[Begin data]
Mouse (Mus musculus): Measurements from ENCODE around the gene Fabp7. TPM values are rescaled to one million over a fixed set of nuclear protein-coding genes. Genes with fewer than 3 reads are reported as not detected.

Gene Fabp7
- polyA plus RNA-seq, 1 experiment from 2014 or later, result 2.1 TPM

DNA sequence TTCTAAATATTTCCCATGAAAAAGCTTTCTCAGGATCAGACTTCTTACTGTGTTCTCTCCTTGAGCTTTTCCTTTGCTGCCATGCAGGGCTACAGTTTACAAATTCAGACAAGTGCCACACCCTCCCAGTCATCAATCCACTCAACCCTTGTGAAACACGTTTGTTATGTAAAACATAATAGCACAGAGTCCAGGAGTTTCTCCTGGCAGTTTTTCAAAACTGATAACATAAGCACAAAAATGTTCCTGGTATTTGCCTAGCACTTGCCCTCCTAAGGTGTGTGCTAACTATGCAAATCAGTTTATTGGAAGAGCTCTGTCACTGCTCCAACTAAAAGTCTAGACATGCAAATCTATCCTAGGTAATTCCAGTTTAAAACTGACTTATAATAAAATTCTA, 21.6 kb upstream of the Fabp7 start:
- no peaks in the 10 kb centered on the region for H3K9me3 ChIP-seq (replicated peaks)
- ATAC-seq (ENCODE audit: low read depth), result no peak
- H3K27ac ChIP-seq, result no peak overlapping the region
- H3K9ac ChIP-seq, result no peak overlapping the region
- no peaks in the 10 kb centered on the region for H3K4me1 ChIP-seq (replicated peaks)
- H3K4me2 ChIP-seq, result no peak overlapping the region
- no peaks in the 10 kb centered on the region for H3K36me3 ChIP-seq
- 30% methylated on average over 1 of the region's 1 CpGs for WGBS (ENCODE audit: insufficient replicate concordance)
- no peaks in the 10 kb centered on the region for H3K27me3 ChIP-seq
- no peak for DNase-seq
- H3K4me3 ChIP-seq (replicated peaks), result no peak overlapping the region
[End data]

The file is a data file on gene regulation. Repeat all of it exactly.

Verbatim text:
Mouse (Mus musculus): Measurements from ENCODE around the gene Fabp7. TPM values are rescaled to one million over a fixed set of nuclear protein-coding genes. Genes with fewer than 3 reads are reported as not detected.

Gene Fabp7
- polyA plus RNA-seq, 1 experiment from 2014 or later, result 2.1 TPM

DNA sequence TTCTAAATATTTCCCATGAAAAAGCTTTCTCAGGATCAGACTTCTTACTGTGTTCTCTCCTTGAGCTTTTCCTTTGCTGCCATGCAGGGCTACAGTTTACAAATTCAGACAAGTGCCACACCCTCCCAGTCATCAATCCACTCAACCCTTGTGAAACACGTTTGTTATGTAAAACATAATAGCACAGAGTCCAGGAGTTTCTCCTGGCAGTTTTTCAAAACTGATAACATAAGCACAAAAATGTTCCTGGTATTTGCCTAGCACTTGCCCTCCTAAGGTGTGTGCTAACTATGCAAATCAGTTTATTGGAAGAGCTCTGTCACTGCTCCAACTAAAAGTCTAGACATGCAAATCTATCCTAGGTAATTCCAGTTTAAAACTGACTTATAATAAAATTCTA, 21.6 kb upstream of the Fabp7 start:
- no peaks in the 10 kb centered on the region for H3K9me3 ChIP-seq (replicated peaks)
- ATAC-seq (ENCODE audit: low read depth), result no peak
- H3K27ac ChIP-seq, result no peak overlapping the region
- H3K9ac ChIP-seq, result no peak overlapping the region
- no peaks in the 10 kb centered on the region for H3K4me1 ChIP-seq (replicated peaks)
- H3K4me2 ChIP-seq, result no peak overlapping the region
- no peaks in the 10 kb centered on the region for H3K36me3 ChIP-seq
- 30% methylated on average over 1 of the region's 1 CpGs for WGBS (ENCODE audit: insufficient replicate concordance)
- no peaks in the 10 kb centered on the region for H3K27me3 ChIP-seq
- no peak for DNase-seq
- H3K4me3 ChIP-seq (replicated peaks), result no peak overlapping the region